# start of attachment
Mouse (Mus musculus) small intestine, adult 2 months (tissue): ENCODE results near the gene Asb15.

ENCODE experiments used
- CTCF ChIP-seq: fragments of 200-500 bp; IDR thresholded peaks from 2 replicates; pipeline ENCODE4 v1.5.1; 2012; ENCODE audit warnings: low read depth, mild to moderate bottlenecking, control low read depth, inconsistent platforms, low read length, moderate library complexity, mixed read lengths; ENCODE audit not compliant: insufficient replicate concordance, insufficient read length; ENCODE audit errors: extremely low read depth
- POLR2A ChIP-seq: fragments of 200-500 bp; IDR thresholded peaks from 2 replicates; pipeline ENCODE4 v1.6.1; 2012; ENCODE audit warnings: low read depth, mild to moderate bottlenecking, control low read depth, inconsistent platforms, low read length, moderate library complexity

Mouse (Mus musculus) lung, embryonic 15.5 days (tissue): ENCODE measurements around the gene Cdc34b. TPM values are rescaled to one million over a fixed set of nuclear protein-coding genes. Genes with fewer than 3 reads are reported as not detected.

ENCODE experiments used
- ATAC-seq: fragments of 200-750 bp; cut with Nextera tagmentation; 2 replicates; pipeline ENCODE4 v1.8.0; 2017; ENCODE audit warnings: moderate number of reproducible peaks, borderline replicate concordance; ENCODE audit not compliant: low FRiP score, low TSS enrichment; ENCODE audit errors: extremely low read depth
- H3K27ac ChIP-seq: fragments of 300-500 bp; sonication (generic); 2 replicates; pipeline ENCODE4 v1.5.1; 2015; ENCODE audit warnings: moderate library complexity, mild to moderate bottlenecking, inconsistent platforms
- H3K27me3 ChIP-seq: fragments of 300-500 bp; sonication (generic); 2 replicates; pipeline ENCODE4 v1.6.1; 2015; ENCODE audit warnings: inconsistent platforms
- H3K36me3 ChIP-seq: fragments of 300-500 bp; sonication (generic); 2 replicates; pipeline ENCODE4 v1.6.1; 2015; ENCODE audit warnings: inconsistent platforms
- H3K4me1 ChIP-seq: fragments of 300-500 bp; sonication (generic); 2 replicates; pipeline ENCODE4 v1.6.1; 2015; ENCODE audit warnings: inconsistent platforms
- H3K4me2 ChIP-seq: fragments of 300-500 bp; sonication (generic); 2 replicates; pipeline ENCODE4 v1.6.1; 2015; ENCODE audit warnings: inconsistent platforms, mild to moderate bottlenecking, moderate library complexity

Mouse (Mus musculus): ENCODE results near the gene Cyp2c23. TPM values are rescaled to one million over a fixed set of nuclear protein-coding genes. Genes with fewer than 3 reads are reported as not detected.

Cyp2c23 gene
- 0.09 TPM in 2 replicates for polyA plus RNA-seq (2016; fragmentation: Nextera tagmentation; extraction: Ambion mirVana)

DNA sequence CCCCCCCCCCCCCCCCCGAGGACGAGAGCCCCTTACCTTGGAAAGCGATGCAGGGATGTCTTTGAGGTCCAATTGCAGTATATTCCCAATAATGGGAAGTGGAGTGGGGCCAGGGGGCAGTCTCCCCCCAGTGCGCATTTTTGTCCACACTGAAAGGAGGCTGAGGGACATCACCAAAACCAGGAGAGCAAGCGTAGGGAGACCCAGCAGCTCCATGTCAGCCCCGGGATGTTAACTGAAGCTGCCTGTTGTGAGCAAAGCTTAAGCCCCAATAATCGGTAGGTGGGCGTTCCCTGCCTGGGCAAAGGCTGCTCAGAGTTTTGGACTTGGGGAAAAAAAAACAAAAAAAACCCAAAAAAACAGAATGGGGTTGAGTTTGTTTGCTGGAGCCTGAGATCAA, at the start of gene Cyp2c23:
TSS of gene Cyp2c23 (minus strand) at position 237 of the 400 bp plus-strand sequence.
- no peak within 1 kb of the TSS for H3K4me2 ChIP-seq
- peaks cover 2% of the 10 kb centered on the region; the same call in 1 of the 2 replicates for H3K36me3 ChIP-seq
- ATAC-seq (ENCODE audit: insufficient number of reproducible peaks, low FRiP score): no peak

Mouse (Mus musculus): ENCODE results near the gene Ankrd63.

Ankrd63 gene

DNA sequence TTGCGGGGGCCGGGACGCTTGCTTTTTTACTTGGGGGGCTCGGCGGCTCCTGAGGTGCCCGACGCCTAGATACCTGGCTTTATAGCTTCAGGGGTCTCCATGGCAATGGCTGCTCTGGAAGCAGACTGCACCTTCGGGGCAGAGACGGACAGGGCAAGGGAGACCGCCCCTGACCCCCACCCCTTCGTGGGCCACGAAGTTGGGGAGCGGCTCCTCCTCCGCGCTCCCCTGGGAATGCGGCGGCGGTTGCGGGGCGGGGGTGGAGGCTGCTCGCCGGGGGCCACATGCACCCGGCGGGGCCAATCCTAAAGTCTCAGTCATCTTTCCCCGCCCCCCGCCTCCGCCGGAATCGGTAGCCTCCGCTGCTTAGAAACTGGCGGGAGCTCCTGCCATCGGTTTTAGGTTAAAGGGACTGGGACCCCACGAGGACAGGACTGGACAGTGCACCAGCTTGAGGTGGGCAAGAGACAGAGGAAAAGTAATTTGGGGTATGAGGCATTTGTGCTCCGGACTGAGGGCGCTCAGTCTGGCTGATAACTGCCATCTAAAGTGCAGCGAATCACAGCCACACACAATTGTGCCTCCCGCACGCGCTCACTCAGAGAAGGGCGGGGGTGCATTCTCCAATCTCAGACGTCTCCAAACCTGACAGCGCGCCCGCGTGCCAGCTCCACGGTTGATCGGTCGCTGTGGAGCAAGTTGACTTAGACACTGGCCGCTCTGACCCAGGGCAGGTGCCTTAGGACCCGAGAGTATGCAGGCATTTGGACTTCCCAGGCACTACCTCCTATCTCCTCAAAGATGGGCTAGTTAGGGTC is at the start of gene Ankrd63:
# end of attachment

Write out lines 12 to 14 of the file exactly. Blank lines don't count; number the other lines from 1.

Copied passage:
- H3K4me2 ChIP-seq: fragments of 300-500 bp; sonication (generic); 2 replicates; pipeline ENCODE4 v1.6.1; 2015; ENCODE audit warnings: inconsistent platforms, mild to moderate bottlenecking, moderate library complexity

Mouse (Mus musculus): ENCODE results near the gene Cyp2c23. TPM values are rescaled to one million over a fixed set of nuclear protein-coding genes. Genes with fewer than 3 reads are reported as not detected.

Cyp2c23 gene